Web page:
Could you use solar panels in the Arctic all the year around?
What time of summer’s day are solar panels most effective?
On a hot summer’s day do you really need all the energy generated by your solar panel?
Plot a graph…
Apparatus, Solar panel, 8 layers of tissue paper, these are the clouds, Multi-meter. Leads and crocodile clips.
Method. Connect the panel to the multi-meter with leads and croc clips via com and Ω. Turn the dial to 20 KΩ
Then under a light ( the strip light will do) get an initial reading and then take readings for each tissue paper you cover the panel with.



Aim. To see if doubling the cloud cover halves the energy output.


We need to consider:
Economics (money)
Environmental impact (carbon dioxide?)
Efficiency
Power output and lifetime
Video IP3.10.4 Power production – renewable parts 3 and 4 on wind and solar energy
Listening skills required…
Jot down 3 reasons for using renewable energy sources instead of fossil fuels.
Lesson Outcomes
describe advantages and disadvantages of different energy sources, including non-renewable energy sources
High current leads to a loss of power from the power lines.
power wasted in heating cables = 0.4 x (current)
Why does electricity demand vary during the week?
How does electricity get from the power station to the consumer?

understand that the National Grid is a network of cables that connects consumers to power stations

explain that mains voltage is 230 V but the voltage across most of the grid is much higher

explain that the grid voltage is higher to reduce energy loss by heating in the cables

The National Grid
Why are the demand curves these shapes?
Power is distributed through a series of cables.

Dinorwig Power Station
A range of different power stations in appropriate places.
Interconnected by high-voltage transmission lines.
Power supply can balance demand over the whole country.
Power lines
Voltage = 275000V
Current =
?
Household electricity
Voltage = 230V
Current =
?
Power station
Voltage = 25000V
Current =
?
Why do the power lines in the national grid carry electricity at such a high voltage?
Many people object to the pollution produced by the UK’s gas, oil and coal power stations. The current nuclear reactors are coming to the end of their working lives.
What factors should a government take into account when planning a future energy policy?

6 marks
Exam Question


Moja Island


The government has decided to invest money to
generate electricity on Moja Island.

Your task: As a group of scientists, you have been asked to identify the most appropriate renewable energy options for village communities on Moja Island.
Learning Objective

To identify the most appropriate renewable energy options for an island community.
Which were the overall popular choices of renewable Energy for Moja island?
Map of Moja Island

Set of Renewable Energy fact cards

Moja Island Community card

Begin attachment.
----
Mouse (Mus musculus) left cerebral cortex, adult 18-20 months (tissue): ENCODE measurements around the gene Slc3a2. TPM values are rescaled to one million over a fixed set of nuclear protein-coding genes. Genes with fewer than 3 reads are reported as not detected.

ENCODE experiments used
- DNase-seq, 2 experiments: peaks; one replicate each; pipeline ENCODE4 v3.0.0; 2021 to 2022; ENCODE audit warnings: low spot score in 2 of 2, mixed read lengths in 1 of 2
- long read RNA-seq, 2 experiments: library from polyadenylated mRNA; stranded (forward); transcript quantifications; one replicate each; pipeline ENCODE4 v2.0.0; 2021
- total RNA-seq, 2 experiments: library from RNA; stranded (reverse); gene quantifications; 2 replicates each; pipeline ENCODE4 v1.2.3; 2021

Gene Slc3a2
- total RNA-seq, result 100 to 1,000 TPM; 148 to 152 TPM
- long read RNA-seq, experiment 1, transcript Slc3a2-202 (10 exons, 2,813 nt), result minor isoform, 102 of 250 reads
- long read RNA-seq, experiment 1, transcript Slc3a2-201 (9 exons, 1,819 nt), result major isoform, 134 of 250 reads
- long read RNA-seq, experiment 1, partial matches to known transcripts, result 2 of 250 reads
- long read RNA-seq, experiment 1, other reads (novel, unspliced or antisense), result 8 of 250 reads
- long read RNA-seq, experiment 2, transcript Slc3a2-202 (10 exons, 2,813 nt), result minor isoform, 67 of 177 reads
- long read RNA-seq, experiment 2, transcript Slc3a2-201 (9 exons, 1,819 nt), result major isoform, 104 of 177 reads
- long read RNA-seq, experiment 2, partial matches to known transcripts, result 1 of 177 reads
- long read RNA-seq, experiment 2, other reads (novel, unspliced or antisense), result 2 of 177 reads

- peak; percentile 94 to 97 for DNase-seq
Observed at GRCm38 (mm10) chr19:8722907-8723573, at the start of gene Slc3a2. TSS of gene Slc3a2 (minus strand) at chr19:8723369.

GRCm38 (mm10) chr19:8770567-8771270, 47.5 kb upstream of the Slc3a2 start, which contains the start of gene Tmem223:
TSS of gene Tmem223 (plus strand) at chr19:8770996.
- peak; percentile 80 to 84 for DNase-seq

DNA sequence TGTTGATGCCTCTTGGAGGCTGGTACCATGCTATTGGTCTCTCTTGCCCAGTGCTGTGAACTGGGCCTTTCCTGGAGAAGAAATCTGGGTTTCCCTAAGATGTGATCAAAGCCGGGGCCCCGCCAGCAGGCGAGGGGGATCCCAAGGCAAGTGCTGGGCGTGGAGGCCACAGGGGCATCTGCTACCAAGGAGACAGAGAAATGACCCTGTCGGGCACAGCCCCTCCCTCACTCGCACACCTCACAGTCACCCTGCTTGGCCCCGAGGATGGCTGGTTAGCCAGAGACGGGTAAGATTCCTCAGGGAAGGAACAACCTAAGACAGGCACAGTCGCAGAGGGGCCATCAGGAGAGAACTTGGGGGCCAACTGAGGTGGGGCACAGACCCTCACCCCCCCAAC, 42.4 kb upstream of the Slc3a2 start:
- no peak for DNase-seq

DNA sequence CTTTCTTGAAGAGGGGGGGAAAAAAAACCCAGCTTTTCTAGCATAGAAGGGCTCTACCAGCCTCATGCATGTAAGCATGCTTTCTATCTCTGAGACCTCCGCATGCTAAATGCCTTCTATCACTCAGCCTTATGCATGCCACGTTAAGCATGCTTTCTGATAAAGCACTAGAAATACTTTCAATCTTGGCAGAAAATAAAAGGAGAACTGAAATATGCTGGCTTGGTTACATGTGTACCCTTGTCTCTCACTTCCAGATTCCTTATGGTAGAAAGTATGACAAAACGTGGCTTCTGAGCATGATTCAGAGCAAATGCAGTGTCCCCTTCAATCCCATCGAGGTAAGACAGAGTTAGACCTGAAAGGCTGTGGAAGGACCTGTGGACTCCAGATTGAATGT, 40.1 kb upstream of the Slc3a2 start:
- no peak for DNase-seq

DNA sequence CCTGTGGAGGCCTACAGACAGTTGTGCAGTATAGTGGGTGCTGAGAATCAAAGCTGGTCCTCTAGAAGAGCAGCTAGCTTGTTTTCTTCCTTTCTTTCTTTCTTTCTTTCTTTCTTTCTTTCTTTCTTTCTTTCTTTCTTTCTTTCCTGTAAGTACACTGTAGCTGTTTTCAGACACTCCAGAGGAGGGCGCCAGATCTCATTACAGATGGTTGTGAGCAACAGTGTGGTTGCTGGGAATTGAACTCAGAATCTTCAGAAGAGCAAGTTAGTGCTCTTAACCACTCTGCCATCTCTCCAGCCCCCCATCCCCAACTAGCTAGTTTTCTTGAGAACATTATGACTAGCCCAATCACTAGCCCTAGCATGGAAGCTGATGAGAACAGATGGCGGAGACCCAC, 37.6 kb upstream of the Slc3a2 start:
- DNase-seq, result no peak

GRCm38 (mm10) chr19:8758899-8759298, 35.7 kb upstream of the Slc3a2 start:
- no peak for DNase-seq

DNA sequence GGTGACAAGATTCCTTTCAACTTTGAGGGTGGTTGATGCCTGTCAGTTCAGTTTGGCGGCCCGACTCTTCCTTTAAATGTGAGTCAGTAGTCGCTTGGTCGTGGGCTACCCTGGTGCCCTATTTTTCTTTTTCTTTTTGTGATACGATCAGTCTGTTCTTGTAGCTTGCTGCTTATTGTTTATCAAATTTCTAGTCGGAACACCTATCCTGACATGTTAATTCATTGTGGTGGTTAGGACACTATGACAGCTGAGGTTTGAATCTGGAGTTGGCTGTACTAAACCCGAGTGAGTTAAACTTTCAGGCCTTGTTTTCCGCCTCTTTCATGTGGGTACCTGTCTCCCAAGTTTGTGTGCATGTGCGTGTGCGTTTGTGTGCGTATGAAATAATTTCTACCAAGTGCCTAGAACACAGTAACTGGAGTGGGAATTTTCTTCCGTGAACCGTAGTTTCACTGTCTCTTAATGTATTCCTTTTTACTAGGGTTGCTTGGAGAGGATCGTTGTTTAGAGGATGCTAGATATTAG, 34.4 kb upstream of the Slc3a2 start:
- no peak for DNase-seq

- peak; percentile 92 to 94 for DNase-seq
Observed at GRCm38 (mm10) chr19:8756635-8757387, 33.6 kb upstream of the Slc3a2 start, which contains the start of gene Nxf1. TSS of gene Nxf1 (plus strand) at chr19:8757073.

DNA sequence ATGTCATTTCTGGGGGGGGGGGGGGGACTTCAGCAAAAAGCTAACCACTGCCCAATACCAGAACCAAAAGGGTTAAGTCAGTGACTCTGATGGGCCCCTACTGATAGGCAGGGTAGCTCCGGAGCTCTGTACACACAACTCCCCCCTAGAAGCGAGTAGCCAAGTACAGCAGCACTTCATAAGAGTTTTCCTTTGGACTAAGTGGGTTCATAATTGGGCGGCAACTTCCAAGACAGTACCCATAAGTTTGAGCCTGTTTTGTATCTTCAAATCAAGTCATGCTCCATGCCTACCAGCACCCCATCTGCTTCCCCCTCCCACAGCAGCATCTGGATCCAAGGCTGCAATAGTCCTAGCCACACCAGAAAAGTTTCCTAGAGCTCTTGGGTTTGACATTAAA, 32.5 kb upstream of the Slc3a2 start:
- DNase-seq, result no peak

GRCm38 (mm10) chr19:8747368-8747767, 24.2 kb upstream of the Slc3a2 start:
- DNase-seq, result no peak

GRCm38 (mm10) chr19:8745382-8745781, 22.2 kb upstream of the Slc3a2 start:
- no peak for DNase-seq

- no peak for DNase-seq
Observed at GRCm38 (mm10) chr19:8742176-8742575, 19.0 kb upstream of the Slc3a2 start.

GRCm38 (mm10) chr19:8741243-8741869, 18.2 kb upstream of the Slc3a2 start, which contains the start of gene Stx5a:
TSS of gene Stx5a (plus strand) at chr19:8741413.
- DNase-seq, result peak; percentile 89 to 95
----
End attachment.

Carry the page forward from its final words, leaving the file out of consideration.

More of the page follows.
Renewable Energy Choices worksheets
Each group needs:
Renewable Energy options?
A big issue: no electricity?
Did you know that nearly one third of people in the world don’t have access to electricity from a national grid?
Moja Island

Moja island is a small country situated off the East Africa coast in the Indian ocean.

It has no mains electricity.

The 1,450 islanders mainly use kerosene lamps and candles for lighting and fuel wood for cooking food.
Running off the river
In Kenya, 96% of people don’t have access to grid electricity.

A community from Mbuiri, a village north of Nairobi, have channelled part of a river to generate electricity from small-scale hydro-electric power schemes.
Communities sorting their energy solutions
Video clip:
Many people living without mains electricity find other ways to generate electricity.

In Sri Lanka – these children are looking forward to having light in their home generated by a small wind turbine.
Picture from PA

No mains electricity
The majority of people without access to mains electricity live in remote areas in developing countries.
And there’s little chance of being connected in the near future!

Why do you think that is?
Can you think of some options for renewable energy that might be suitable for Moja Island?
See ShowMyHomeWork
Think about it...
Consider your day so far today.

What have you used energy for?
During what activities has energy been used
by someone else
,
on your behalf
?
10 x 100 =
10%
100
75 x 100 =
75%
100
Powering an Electric Shower
In a group of 4 or 5 try and
answer the questions from the sheet

Now meet up with students who did the other sheets and feedback
AP3.4.1 Worksheet
(Foundation tier)
energy
power
time
There are
two

ways
to calculate energy:
transfer
time
between
seconds
&
hours
(
1h = 3600 x s
),
transfer
power
between
watts
&
kilowatts
(
1000 x W = 1kW
)
Pair discussion
Hint:
Use power ratings from previous lesson
(40/120) x 100 = 33.3%
50:10 = 5:1
75/(75+5) = 75/80 = 0.94
(46/92) x 100 = 50%
Books closed
Disadvantages of nuclear power
Advantages of nuclear power
WHY?
What is the question asking you to?
What are the
command
words in the question?
Public Safety
contamination
irradiation
Against - social /political
Against - environmental
Against - economical
Against - moral
Against - social /political
Against - environmental
Heat
Heats land
Water cycle
Wind
Waves
Lighting
Hydroelectricity
Biofuel
Gas
Coal
These fuels are
burnt
to produce steam
Non-renewable
£££ TO MAKE!!
£££ TO MAKE!!
£££ TO MAKE!!
£££ TO MAKE!!
Where does the energy come from?
NON-RENEWABLE FUEL TO CREATE STEAM
RENEWABLE FUEL
USING HEAT TO MAKE STEAM
USING HEAT
OR
LIGHT
USING MOVEMENT TO
DIRECTLY
TURN TURBINES
Large current = more power lost
If you increase the voltage in the power lines the current decreases.

P =I R
Power lost = current x resistance
Electric Power lost in the form of heat
2
2
2
Starter
Complete worksheet AP3.10.1
http://www.bbc.co.uk/learningzone/clips/renewable-energy-sources/474.html
Alternative video
Answers
http://practicalaction.org/our-work/ourwork_energy
http://practicalaction.org/our-work/ourwork_energy?id=microhydro
Video clip
Full transcript